YES - Tales From Topographic Oceans album review
Expanded edition of one of the world’s most expansive records by Yes
It’s one of the great – and grating – received wisdoms in the history of music. Yes’ sixth studio (double) album was – allegedly – the pretentious folly that demonstrated how far up their own jacksy the early-70s rock bands had gone: such indulgence required the short, sharp shock of punk to reboot the genre. This myth has been allowed to stand for decades, not least because Rick Wakeman is such a good sport that he’s taken the mick out of it himself. Lately, Steve Howe has been defending it, as the 90th line-up of Yes tour it live, while Jon Anderson has always perceived it as a fine, spiritual example of Yesmusic.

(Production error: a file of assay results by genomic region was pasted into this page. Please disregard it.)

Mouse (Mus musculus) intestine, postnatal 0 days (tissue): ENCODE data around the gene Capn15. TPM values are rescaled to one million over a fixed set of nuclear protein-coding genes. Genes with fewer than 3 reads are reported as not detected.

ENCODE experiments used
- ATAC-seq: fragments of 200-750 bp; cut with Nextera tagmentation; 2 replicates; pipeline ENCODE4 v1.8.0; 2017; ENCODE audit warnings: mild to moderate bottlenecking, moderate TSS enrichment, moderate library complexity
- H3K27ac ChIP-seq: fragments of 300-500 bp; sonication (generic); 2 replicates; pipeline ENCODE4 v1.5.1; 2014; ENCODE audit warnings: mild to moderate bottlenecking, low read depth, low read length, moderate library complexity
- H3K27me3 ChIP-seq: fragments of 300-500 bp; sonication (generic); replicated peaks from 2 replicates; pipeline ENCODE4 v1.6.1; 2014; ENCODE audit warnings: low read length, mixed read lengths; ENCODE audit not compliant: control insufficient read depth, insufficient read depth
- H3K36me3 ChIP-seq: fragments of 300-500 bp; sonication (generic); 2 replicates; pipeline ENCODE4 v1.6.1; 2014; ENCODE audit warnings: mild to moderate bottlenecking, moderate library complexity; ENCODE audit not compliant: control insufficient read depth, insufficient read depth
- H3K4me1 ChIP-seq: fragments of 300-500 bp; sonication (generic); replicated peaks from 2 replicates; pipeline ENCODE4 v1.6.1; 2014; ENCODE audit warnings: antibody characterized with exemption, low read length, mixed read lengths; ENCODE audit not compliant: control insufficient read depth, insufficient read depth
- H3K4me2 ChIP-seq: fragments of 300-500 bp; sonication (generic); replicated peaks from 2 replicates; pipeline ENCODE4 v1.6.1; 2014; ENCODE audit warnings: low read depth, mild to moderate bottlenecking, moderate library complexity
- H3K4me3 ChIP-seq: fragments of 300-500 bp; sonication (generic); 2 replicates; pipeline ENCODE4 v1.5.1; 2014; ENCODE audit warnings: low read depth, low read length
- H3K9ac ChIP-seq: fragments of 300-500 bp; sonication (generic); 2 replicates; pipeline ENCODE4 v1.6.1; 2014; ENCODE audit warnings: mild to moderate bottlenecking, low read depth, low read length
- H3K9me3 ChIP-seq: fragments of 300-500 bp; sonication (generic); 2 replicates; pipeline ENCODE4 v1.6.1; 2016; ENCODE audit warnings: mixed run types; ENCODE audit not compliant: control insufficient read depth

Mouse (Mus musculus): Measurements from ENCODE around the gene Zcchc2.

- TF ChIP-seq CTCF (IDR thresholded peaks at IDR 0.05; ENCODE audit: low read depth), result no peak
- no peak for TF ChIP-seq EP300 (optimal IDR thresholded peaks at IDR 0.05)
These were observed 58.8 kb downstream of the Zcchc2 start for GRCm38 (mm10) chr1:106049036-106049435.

Your ears have been waiting all their lives for this moment.
The truth is that the first UK No 1 album of 1974 is inspired, ambitious and beautiful. It holds up today in many more dimensions than most one-trick-pony punk records, and has influenced much of the critically acclaimed music of most years since. You can hear within its high-pitched serenity and exploratory intensity glimmers of everything from Cocteau Twins to Mercury Rev. It’s well overdue a reappraisal. If idiot-of-the-people Tony Parsons slated it in 1977, that doesn’t mean you have to obey him in 2016.